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 White paper on crime 2006 Part 6/Chapter 4/Section 5/5 

5. The United States of America

(1) Outline of sex offenses

  In the U.S., types of sexual offenses and punishment for each of them vary by legal jurisdiction of punitive provisions of acts in the respective 50 states and the Federal Act - the United States Code.

(2) Trends in sexual offenses

  Fig. 6-4-5-5 shows trends in the number of reported cases (estimated values) for cases falling under forcible rape, which is a statistical concept, over the last 10 years.

Fig. 6-4-5-5  Number of reported cases for forcible rape (the U.S.) (1995-2004)

(3) Countermeasures against sexual offenses

  Countermeasures against sexual offenses vary by legal jurisdiction. The following are the major ones.

a. Sex offender information registration/disclosure system

  In 1994 in New Jersey, the sex offender information registration/disclosure system was introduced after an incident where a seven-year-old child was raped and murdered by a person with previous convictions for sexual offenses against juveniles. In the 1990s, many other states also introduced this system.
  The Jacob Wetterling Crimes Against Children and Sexually Violent Offender Registration Act is part of regulations and enforcement acts on violent crimes established as the Federal Act in 1994, requiring each state to develop a system to oblige sex offenders to register information such as addresses, etc. and permitting the disclosure of such information. The Act was revised by the Federal Megan's Law in 1996, requiring each state to develop a system to disclose registered information. Under Federal Acts enacted several times after that, each state has been required to extend the registration period of sex offenders with higher risks to lifetime and participate in the National Sex Offender Registry, under which the FBI compiles information registered by each state as a database to make it available nationwide.
  At present, the sex offender information registration/disclosure system has been introduced in all 50 states. With regard to this system, the Federal Act defines the minimum standards to be developed in each state (persons to be registered, information to be registered, period of registration, punishment for violations of registration obligation, development of the disclosure system, etc.), but the contents of the systems actually implemented vary by state.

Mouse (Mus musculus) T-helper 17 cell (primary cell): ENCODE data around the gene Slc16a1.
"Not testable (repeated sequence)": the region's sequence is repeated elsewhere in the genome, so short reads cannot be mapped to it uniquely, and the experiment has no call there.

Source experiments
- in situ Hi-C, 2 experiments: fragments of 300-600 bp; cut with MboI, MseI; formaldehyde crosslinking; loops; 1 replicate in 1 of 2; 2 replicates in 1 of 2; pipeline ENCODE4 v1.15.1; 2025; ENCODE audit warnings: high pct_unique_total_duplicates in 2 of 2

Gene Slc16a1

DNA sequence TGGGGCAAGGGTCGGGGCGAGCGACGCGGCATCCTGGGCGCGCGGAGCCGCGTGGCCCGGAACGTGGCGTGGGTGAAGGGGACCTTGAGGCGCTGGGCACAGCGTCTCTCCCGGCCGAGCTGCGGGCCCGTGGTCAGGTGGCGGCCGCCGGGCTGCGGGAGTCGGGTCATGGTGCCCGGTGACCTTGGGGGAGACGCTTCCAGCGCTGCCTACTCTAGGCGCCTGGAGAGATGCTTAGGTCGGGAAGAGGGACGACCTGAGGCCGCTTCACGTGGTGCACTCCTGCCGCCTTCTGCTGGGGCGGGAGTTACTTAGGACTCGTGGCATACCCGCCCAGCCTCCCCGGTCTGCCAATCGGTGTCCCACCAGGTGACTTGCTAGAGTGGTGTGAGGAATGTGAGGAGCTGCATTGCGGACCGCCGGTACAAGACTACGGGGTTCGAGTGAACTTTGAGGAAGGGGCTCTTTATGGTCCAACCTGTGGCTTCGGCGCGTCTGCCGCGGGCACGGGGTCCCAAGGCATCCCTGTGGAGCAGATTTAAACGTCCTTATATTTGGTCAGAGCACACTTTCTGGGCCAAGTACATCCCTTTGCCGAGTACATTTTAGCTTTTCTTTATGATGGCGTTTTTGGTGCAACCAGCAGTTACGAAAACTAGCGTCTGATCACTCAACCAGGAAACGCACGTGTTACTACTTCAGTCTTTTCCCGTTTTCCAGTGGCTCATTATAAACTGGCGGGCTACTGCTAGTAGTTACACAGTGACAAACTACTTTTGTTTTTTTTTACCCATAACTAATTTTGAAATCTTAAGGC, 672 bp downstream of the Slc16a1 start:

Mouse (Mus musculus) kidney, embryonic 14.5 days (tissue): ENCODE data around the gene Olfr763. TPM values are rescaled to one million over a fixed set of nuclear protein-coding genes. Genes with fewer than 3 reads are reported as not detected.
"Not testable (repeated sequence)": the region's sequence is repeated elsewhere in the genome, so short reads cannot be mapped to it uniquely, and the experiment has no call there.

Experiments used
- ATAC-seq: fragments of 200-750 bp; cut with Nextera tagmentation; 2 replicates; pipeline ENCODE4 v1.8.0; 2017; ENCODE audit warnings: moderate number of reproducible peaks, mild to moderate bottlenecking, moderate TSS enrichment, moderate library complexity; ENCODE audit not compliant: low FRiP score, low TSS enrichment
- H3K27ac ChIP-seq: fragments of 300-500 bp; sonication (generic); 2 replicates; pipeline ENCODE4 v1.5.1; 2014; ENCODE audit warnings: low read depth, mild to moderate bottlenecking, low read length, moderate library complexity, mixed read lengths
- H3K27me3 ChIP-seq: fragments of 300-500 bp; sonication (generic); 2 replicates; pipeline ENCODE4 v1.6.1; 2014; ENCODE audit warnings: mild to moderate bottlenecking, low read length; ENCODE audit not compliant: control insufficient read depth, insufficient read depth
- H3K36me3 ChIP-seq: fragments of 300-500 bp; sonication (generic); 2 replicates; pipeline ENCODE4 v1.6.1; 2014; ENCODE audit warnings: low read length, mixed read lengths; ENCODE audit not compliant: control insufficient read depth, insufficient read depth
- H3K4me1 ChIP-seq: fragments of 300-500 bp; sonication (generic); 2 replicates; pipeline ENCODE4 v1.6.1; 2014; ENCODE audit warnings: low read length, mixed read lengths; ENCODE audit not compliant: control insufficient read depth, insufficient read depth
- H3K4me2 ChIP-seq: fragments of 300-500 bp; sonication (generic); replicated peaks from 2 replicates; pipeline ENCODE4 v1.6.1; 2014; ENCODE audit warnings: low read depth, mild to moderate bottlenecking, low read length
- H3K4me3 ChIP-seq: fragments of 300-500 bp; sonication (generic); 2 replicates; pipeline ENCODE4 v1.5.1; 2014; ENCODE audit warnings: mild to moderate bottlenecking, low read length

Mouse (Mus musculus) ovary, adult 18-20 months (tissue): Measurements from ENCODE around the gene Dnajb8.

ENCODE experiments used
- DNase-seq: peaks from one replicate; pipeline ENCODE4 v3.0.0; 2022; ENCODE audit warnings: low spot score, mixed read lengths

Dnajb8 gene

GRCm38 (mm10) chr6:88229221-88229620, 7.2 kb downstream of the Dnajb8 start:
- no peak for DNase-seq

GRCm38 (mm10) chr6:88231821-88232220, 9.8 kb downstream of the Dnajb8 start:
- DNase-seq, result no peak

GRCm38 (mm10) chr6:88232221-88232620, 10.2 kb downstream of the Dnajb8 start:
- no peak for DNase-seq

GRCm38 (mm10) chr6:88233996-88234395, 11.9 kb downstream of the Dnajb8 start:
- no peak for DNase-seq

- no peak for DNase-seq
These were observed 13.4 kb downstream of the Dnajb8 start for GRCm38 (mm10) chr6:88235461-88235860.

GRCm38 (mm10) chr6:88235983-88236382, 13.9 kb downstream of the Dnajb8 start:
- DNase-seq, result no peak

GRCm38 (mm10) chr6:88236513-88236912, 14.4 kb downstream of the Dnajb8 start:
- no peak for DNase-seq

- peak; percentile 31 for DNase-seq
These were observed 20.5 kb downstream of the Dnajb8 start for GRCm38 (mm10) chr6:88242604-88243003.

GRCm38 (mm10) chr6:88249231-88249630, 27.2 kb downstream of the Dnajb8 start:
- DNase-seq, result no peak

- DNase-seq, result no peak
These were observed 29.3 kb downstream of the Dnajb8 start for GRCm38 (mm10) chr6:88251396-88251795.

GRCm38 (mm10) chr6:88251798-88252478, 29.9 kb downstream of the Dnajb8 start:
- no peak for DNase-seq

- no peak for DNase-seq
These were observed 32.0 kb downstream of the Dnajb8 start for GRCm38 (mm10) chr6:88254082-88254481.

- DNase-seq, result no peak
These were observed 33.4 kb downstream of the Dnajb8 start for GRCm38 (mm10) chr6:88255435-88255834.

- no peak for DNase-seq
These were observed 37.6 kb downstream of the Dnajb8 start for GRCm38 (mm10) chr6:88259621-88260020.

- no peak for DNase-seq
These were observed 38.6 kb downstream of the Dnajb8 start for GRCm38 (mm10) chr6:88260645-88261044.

In July 2006, the Adam Walsh Child Protection and Safety Act of 2006 (hereinafter referred to as the "Adam Walsh Act"), which was established as the Federal Act, defines provisions to strengthen the National Sex Offender Registry and provisions to punish violations of registration obligation by sex offenders who moved across states as Federal Act violations.

b. Aggravated punishment for sexual offenses

  In some states, sexual offenses, etc. against children are subject to aggravated punishment.
  The Adam Walsh Act defines provisions to raise statutory penalty of the United States Code for sexual offenses, etc. against children.

c. Civil Commitment

  Some states have introduced civil proceedings to accommodate those who are likely to commit sexual offenses due to mental disorder, etc. in medical facilities, etc. even after they served the term of their sentence.
  The Adam Walsh Act defines provisions to enable the federal government to grant financial aid to each state's Civil Commitment System.

d. Sex offender treatment programs

  Many states have carried out sex offender treatment programs such as through Cognitive-Behavioral Treatment, aiming for the rehabilitation of sex offenders, during treatment in institutions such as penal institutions, probationary supervision, and release on parole.

e. Electronic Monitoring

  Some states have introduced the Electronic Monitoring system for sex offenders who are placed under community-based treatment.